Memory. It’s a good thing to have. Either that or you make notes and refer to them at the appropriate time. Unfortunately, neither method worked for me on this hike.
I was especially looking forward to this jaunt because the destination offered palm trees, a spring, and petroglyphs. We were getting a late start as we’d lazily broke camp that morning. But, no big deal, the hike was only 5 miles roundtrip with a modest elevation gain.
From the trailhead you follow an old road, headed east-southeast. After coming to a very substantial stone windbreak or the remains (?) of a stone building, the trail follows a wash, still headed southeast. The canyon walls are covered with dark brown rocks and little vegetation. But in the wash there was brittlebush, palo verde, a fragrant bush with small purple flowers, an occasional red fishhook barrel cactus, and a couple chollas thrown in for good measure.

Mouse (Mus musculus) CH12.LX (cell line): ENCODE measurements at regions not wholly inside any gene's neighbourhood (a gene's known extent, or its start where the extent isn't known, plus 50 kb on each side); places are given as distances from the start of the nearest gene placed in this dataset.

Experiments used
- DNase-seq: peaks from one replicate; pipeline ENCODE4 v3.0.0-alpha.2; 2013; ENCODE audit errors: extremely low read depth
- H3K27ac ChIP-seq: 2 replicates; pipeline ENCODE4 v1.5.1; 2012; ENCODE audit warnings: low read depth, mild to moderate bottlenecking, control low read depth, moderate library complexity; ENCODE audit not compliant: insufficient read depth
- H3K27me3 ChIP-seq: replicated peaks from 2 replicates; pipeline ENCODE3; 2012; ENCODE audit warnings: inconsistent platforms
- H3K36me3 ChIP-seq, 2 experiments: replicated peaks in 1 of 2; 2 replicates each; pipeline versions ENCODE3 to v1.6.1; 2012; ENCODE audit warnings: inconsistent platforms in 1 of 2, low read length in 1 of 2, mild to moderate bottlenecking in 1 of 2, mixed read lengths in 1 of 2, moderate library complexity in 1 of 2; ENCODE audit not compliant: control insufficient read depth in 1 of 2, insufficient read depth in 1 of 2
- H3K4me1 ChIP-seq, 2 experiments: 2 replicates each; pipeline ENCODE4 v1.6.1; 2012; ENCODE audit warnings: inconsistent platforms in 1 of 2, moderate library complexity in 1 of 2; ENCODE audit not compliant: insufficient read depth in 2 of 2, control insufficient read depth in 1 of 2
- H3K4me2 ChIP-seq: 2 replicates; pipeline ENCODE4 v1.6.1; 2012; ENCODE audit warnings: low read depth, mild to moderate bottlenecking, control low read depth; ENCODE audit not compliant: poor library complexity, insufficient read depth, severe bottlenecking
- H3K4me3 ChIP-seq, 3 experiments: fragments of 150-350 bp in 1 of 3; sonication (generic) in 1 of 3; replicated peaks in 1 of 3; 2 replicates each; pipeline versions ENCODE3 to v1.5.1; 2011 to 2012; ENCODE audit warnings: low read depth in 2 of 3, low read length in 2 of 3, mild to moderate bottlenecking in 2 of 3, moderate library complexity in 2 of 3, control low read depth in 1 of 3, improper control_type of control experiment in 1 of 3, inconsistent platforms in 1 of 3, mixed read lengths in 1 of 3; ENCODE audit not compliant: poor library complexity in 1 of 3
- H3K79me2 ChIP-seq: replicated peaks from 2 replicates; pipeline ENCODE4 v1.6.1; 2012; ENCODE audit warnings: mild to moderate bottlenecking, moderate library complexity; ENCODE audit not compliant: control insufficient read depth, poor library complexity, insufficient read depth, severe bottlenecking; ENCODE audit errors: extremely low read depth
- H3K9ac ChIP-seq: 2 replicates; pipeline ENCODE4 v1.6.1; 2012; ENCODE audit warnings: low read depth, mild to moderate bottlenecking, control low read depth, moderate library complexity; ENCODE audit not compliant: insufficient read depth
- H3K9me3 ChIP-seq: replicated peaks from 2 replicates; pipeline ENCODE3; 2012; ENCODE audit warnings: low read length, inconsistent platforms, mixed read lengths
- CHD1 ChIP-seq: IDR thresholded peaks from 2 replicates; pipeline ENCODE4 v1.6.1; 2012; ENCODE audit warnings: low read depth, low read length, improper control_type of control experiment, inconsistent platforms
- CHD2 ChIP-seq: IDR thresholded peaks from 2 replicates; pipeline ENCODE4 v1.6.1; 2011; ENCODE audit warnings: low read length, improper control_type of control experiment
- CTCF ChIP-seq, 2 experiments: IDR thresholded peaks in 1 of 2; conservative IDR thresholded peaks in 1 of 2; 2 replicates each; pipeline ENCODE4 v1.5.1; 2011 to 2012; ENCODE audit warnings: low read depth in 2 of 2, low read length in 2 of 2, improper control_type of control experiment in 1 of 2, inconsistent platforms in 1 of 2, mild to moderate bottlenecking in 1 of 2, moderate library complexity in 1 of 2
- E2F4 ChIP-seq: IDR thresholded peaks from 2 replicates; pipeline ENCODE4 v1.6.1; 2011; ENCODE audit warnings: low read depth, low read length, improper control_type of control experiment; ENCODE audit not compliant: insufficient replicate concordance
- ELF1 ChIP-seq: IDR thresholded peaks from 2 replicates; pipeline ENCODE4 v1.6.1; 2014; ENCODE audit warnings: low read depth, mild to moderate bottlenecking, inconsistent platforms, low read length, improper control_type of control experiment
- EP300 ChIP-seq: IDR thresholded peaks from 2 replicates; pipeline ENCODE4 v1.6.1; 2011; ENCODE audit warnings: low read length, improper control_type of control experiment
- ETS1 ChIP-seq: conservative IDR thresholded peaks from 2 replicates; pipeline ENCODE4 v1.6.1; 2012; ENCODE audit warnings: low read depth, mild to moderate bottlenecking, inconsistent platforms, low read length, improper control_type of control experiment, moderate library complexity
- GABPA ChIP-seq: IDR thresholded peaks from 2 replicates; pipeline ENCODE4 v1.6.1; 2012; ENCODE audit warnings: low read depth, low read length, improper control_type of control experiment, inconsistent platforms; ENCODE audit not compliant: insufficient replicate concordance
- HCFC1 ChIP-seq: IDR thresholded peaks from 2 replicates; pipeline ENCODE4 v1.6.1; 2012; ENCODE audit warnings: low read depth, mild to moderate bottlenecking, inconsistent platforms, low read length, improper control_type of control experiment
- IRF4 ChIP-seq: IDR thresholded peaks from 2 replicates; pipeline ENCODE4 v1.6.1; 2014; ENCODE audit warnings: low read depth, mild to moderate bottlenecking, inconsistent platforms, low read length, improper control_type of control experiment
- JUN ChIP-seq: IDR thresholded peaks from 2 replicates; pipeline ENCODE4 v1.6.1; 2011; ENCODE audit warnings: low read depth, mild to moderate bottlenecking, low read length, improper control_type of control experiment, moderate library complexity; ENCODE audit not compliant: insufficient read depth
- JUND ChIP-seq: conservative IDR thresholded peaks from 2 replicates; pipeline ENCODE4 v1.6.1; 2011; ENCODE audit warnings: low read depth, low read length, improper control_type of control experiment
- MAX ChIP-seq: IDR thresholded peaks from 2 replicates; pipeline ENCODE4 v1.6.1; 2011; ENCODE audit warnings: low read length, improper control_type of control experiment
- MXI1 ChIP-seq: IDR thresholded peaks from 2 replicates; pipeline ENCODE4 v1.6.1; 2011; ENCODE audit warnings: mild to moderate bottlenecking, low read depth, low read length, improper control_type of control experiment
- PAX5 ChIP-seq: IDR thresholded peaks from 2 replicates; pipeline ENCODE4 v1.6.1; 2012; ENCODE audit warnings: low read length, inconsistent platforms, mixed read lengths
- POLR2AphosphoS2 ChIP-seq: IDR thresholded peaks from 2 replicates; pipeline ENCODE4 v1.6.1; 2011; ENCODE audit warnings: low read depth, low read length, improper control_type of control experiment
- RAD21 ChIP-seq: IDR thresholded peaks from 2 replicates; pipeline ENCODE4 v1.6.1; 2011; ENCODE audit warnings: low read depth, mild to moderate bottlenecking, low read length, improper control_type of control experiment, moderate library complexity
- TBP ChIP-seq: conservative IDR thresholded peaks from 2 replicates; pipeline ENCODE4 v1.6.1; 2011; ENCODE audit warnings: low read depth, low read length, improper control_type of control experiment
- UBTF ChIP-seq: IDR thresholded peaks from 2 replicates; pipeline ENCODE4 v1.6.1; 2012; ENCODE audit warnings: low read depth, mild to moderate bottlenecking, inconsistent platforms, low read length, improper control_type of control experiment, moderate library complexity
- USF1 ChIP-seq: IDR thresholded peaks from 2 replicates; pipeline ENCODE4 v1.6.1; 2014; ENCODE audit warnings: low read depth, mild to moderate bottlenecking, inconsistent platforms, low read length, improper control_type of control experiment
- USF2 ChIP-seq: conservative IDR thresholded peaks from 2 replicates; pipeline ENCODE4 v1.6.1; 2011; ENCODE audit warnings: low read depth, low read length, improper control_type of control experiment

The further into the wash you get, the more you see of Mopah Peak (which is considered the most difficult mountain to climb in the Turtle Mountain Wilderness). But, our goal wasn’t to scale Mopah. It was to see the palms and petroglyphs. Just then the glint of glass or metal up on a small rise caught our eye. We scrambled up to find an old jar containing very brittle paper and indecipherable writing. With a pleasing view of Mopah Peak we chose to plop down and enjoy lunch.
About this time I consulted the GPS. Hhhmmmm... we’d hiked over two miles, but had only covered about half the distance to the spring. How could that be? That means the hike is more like 8+ miles roundtrip. Was I confusing this hike with another one we'd mapped out for this outing? Still puzzled and knowing we still had many miles to drive and camp to set up, we chose to have a leisurely lunch on our viewing knoll and head back. The palms and glyphs would have to wait for another day.
P.S. Yes, my memory failed me and, no, I didn’t bother to consult my notes prior to setting out. The hike out to the spring is 8.2 miles roundtrip.
Check out the Official Route and Triplogs.
This hike is listed as One-Way.
When hiking several trails on a single "hike", log it with a generic name that describes the hike. Then link the trails traveled, check out the example.